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July 31, 2013
Some of the coolest houses, literally and figuratively, are underground—built into the land. To see three subterranean high-design homes, click through our slideshow.
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  Architect Byoung Soo Cho’s Earth House is quite possibly one of the classiest dugouts ever built. Set amid peaceful woods and rice fields an hour east of Seoul, Korea, the subterranean structure consists of six tiny unadorned rooms (kitchen, library, two bedrooms, and a bathroom) and a 23-by-23-foot courtyard. Cho describes the house, dedicated to Korean poet Dong-joo Yoon, as a place for self-reflection. He says the concept goes back to his 1991 graduate thesis at Harvard, where he began exploring Taoist ideas about negative and positive space, and the question of just how much (or little) space we need in order to live comfortably. Sixteen years and several unsuccessful attempts at selling an underground house later, Cho finally decided to build one for himself. Earth House was completed in February 2009 on a lot down the road from Cho’s more conventional vacation home, the square-shaped Concrete Box House. He currently uses the Earth House for weekend gatherings and stargazing. Photo by Wooseop Hwang.  Photo by Wooseop Hwang .   This originally appeared in Underground House in Seoul.

    Architect Byoung Soo Cho’s Earth House is quite possibly one of the classiest dugouts ever built. Set amid peaceful woods and rice fields an hour east of Seoul, Korea, the subterranean structure consists of six tiny unadorned rooms (kitchen, library, two bedrooms, and a bathroom) and a 23-by-23-foot courtyard. Cho describes the house, dedicated to Korean poet Dong-joo Yoon, as a place for self-reflection. He says the concept goes back to his 1991 graduate thesis at Harvard, where he began exploring Taoist ideas about negative and positive space, and the question of just how much (or little) space we need in order to live comfortably. Sixteen years and several unsuccessful attempts at selling an underground house later, Cho finally decided to build one for himself. Earth House was completed in February 2009 on a lot down the road from Cho’s more conventional vacation home, the square-shaped Concrete Box House. He currently uses the Earth House for weekend gatherings and stargazing. Photo by Wooseop Hwang.

    Photo by Wooseop Hwang .
    This originally appeared in Underground House in Seoul.
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  Edgeland House, built on a cliff-top lot in Austin by architect Thomas Bercy for lawyer and writer Chris Brown, is topped by a living roof to help it blend into the landscape. The concrete, steel, and glass house is divided into two distinct public and private halves. Photo by Dave Mead.  Photo by Dave Mead.   This originally appeared in Country Bunker.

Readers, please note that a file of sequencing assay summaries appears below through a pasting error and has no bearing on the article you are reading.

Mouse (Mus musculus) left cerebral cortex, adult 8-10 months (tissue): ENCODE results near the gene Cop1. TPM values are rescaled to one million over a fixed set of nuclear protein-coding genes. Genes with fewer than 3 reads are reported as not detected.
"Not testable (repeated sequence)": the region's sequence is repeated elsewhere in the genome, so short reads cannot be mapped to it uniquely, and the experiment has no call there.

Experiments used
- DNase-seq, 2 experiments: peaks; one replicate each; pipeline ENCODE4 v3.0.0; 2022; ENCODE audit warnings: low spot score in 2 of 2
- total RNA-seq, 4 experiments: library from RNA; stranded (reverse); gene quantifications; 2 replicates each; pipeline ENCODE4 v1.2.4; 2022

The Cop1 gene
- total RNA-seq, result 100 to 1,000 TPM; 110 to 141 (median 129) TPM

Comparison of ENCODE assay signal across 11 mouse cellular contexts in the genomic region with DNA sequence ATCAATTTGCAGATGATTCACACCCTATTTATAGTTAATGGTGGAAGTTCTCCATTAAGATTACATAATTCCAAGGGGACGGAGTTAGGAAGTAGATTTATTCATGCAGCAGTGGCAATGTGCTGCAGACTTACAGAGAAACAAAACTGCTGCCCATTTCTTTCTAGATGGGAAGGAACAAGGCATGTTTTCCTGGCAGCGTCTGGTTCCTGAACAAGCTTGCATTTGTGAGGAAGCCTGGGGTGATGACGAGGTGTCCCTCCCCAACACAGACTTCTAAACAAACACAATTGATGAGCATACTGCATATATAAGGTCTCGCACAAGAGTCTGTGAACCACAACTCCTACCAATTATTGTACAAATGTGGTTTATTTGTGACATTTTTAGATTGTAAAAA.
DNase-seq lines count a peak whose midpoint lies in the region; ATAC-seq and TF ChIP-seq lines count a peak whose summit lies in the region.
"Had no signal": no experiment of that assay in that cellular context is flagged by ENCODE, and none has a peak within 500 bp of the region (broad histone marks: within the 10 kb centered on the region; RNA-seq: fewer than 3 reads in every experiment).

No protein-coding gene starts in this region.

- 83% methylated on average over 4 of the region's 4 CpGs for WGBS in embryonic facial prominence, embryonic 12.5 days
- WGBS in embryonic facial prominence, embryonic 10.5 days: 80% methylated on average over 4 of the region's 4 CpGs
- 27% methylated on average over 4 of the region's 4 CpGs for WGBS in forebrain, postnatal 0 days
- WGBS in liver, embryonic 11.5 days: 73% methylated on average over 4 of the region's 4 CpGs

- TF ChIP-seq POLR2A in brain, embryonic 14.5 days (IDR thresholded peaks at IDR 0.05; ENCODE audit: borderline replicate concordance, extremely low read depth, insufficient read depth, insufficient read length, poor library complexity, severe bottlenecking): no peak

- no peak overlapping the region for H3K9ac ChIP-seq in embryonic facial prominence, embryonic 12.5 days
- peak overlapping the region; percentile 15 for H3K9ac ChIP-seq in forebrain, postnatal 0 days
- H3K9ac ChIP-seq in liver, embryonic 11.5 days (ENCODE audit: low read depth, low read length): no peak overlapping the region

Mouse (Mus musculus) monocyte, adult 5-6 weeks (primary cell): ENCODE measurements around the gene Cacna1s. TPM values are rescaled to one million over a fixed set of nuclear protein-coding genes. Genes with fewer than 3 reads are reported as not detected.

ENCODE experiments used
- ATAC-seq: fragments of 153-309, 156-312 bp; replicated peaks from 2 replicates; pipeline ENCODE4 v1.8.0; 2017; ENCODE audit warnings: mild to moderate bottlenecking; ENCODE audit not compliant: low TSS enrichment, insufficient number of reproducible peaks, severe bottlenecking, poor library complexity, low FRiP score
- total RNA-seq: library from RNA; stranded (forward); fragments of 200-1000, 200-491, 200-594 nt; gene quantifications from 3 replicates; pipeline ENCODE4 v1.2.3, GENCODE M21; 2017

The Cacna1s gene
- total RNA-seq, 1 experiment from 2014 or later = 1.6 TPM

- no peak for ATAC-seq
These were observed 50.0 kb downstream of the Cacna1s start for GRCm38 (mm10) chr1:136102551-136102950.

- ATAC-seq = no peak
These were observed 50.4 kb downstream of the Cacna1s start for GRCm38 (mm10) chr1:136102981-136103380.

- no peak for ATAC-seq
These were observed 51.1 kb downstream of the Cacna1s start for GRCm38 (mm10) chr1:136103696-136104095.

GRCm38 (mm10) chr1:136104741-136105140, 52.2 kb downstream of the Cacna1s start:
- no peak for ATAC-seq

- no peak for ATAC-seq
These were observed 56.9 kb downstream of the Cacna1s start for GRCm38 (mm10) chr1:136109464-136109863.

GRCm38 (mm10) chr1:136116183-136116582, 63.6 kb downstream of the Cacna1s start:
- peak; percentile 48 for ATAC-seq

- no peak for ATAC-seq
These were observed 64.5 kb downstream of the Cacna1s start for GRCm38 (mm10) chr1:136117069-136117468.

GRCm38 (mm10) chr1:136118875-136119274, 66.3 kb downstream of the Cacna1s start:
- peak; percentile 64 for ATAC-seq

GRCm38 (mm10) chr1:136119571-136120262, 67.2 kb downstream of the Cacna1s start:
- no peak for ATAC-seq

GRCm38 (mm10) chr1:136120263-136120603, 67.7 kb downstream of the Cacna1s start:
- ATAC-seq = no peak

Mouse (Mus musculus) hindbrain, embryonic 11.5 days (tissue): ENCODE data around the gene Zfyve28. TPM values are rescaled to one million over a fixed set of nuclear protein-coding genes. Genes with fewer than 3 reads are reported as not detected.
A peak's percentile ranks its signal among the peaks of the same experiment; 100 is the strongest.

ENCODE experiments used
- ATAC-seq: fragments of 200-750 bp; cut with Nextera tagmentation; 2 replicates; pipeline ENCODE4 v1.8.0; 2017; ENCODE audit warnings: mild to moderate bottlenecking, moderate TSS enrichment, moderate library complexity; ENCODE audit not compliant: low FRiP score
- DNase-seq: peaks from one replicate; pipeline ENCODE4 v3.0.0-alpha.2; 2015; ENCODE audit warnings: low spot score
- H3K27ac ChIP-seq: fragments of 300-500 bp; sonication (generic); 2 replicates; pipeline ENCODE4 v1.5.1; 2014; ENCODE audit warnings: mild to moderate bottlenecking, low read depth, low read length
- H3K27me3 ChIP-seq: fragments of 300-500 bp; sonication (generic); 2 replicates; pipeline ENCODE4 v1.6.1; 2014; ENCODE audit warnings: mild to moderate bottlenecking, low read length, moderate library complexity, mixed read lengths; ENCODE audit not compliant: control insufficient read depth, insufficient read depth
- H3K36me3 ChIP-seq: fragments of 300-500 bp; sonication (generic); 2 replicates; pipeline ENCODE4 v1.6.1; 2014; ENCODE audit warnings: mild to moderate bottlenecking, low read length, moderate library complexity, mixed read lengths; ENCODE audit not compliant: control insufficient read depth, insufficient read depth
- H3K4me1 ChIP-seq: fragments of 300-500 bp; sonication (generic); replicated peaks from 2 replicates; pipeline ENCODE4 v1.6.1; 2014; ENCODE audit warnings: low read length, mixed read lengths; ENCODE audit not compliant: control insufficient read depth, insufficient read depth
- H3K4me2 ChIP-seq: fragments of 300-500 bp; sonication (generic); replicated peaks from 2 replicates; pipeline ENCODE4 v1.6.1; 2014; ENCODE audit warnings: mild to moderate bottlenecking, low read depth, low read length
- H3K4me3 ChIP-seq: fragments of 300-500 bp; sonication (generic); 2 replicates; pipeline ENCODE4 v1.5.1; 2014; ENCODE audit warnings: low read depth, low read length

Edgeland House, built on a cliff-top lot in Austin by architect Thomas Bercy for lawyer and writer Chris Brown, is topped by a living roof to help it blend into the landscape. The concrete, steel, and glass house is divided into two distinct public and private halves. Photo by Dave Mead.

    Photo by Dave Mead.
    This originally appeared in Country Bunker.
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  This home is Cumbria’s First Earth-Sheltered House built in an old quarry site and finished in 2003 after 6 months of construction. It doesn't need a heating system and being underground means that the house disappears into the landscape "making it unobtrusive visually as well as ecologically." Learn more about earth-sheltered homes.    This originally appeared in Earth Sheltered Homes .

    This home is Cumbria’s First Earth-Sheltered House built in an old quarry site and finished in 2003 after 6 months of construction. It doesn't need a heating system and being underground means that the house disappears into the landscape "making it unobtrusive visually as well as ecologically." Learn more about earth-sheltered homes.

    This originally appeared in Earth Sheltered Homes .
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A square hole in the ground and a concrete slab are all that demarcate Byoung Cho’s Earth House from the surrounding countryside.

Architect Byoung Soo Cho’s Earth House is quite possibly one of the classiest dugouts ever built. Set amid peaceful woods and rice fields an hour east of Seoul, Korea, the subterranean structure consists of six tiny unadorned rooms (kitchen, library, two bedrooms, and a bathroom) and a 23-by-23-foot courtyard. Cho describes the house, dedicated to Korean poet Dong-joo Yoon, as a place for self-reflection. He says the concept goes back to his 1991 graduate thesis at Harvard, where he began exploring Taoist ideas about negative and positive space, and the question of just how much (or little) space we need in order to live comfortably. Sixteen years and several unsuccessful attempts at selling an underground house later, Cho finally decided to build one for himself. Earth House was completed in February 2009 on a lot down the road from Cho’s more conventional vacation home, the square-shaped Concrete Box House. He currently uses the Earth House for weekend gatherings and stargazing. Photo by Wooseop Hwang.

Photo by Wooseop Hwang .

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